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In this study, obese women were taught about good eating habits and how to cook for a healthy diet while receiving social support. After one year, the women had only lost a little weight -- but were significantly fitter and happier with themselves.
The Leeds Metropolitan University and the University of Hull team that was responsible for the study are now presenting the results at Cambridge University. The overall conclusion is that a healthy lifestyle could improve health risks regardless of weight.
The 62 women in the Leeds study were aged 24 to 55 years, and all that took part in the study had a Body Mass Index (BMI) over 30. All the women were required to do four hours a week of exercise, consisting of activities like tai chi, aqua aerobics and circuit classes.
In addition, the study included educational sessions to teach how to read food labels and cook food, as well as a type of behavioral therapy to help the women respond to body cues such as hunger and feeling full. In one exercise, a dietician encouraged participants to eat a chocolate bar in small portions over the course of a week.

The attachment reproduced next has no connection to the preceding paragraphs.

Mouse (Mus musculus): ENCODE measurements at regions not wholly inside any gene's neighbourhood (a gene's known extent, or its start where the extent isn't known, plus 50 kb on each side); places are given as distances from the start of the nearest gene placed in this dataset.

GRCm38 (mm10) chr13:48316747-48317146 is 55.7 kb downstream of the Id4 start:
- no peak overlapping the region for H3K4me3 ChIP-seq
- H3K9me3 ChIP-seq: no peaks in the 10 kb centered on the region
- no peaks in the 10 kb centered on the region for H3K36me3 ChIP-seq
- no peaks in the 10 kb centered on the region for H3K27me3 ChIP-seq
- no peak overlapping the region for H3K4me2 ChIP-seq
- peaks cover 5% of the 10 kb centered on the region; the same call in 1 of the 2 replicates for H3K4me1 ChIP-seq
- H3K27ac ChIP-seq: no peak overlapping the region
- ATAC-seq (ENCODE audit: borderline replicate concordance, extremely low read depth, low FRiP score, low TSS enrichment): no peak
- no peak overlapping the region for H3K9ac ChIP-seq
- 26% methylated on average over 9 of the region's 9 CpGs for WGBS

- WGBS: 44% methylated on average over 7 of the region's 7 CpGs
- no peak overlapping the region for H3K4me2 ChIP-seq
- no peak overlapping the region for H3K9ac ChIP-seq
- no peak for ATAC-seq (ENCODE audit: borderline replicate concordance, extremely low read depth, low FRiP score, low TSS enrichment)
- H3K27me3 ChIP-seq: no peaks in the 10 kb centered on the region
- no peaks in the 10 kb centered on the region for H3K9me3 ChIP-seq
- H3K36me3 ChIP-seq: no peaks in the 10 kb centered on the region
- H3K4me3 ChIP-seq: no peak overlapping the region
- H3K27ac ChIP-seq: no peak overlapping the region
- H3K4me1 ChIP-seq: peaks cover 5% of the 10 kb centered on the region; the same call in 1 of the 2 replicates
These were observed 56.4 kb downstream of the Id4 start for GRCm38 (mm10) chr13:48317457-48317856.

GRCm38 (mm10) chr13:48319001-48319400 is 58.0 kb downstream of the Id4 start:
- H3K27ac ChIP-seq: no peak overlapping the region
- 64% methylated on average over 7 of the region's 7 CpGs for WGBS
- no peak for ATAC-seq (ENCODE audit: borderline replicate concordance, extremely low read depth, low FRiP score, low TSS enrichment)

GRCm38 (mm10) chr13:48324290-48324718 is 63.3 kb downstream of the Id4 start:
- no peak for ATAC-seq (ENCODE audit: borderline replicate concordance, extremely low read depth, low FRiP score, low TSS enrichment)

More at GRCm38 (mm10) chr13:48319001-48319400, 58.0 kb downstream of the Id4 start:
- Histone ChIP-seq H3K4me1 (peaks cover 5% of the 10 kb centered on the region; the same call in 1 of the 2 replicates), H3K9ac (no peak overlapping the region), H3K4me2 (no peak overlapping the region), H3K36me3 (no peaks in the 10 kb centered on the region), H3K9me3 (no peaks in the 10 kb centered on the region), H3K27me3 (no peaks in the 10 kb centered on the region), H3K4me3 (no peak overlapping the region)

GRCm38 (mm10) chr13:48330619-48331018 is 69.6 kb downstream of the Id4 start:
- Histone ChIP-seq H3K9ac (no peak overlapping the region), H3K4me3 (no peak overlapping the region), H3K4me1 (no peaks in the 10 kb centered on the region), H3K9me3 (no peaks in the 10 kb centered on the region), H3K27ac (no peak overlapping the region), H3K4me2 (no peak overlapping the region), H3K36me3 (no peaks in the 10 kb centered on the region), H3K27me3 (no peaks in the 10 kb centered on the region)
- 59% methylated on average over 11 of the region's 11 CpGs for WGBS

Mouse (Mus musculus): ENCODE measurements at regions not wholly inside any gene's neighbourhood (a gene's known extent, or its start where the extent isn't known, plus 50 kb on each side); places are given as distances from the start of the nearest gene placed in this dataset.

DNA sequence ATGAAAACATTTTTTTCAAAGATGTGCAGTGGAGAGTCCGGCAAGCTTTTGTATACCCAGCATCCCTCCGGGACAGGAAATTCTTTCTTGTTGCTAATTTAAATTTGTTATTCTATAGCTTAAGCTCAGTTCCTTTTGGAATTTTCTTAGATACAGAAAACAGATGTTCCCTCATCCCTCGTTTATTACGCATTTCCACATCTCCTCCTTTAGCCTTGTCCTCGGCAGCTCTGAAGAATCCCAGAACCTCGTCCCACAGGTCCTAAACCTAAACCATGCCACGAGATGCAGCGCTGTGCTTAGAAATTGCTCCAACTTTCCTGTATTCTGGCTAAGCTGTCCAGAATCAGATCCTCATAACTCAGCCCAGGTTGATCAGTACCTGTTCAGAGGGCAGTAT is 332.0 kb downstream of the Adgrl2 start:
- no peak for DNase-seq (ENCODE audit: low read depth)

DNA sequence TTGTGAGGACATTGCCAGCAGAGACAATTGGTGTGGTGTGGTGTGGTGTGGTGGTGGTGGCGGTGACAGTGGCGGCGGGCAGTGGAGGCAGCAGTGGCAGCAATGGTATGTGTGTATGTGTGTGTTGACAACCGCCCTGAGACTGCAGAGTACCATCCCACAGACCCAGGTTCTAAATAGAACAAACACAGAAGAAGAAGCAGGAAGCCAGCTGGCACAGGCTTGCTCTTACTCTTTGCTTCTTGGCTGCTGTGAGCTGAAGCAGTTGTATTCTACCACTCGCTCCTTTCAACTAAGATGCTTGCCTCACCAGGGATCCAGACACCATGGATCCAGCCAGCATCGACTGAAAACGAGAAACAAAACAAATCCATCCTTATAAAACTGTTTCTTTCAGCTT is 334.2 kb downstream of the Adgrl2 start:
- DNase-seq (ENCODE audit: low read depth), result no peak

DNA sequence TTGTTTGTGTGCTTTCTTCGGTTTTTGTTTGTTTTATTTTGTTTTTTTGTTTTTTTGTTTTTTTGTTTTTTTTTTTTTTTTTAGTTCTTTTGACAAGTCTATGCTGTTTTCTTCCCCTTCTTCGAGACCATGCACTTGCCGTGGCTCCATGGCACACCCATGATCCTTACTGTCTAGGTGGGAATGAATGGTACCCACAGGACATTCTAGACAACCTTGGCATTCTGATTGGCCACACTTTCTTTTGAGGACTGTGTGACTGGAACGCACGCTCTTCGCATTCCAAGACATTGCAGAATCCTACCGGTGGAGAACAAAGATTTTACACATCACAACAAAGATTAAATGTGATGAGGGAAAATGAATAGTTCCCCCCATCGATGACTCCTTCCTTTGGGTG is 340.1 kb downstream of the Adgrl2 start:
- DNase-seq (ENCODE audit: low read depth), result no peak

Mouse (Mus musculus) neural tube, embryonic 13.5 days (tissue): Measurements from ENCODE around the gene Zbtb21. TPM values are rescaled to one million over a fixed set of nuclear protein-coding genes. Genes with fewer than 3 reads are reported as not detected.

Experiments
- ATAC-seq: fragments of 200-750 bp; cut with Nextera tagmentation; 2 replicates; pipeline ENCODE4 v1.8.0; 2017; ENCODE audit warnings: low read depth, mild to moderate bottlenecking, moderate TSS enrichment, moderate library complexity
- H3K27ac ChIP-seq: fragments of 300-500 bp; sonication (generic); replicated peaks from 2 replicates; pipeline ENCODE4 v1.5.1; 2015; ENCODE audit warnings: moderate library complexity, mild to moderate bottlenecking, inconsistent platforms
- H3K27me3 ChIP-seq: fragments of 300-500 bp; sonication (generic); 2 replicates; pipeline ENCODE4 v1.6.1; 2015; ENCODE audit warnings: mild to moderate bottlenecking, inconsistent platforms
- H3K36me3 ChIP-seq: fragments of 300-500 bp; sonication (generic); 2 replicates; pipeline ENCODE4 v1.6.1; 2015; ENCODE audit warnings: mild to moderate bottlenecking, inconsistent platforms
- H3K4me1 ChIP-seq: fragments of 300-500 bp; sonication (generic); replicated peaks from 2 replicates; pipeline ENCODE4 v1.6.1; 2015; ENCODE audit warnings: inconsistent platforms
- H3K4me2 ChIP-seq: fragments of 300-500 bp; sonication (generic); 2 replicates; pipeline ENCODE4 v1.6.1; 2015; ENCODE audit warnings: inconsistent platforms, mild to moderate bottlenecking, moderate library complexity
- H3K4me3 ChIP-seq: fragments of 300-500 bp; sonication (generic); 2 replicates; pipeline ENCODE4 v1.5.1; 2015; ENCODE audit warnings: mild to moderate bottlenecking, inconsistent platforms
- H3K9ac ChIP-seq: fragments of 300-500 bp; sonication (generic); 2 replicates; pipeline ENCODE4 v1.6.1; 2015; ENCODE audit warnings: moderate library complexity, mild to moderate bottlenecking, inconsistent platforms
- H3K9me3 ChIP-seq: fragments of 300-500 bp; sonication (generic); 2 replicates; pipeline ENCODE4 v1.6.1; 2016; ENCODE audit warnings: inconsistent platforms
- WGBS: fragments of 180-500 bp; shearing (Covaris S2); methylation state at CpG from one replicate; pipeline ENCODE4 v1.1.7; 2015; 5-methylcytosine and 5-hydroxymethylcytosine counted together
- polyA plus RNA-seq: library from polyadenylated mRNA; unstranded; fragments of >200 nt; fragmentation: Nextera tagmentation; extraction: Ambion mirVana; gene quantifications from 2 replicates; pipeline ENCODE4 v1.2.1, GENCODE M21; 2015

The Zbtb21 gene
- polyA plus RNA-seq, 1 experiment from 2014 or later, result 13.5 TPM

Overall, the women were encouraged to eat whatever they wanted -- in moderation -- while performing their daily exercises and activities. The women who took part lost a small amount of weight during the first three months of the study, whereas women in the control group gained weight during the same period.
Although there was only a small amount of weight loss with the women in the study, all women ended up significantly fitter -- and happier. Blood pressure, heart rate and cholesterol levels fell, and respiratory fitness increased. Additionally, the women in the study felt better in terms of general well-being, body image, self-perception and stress.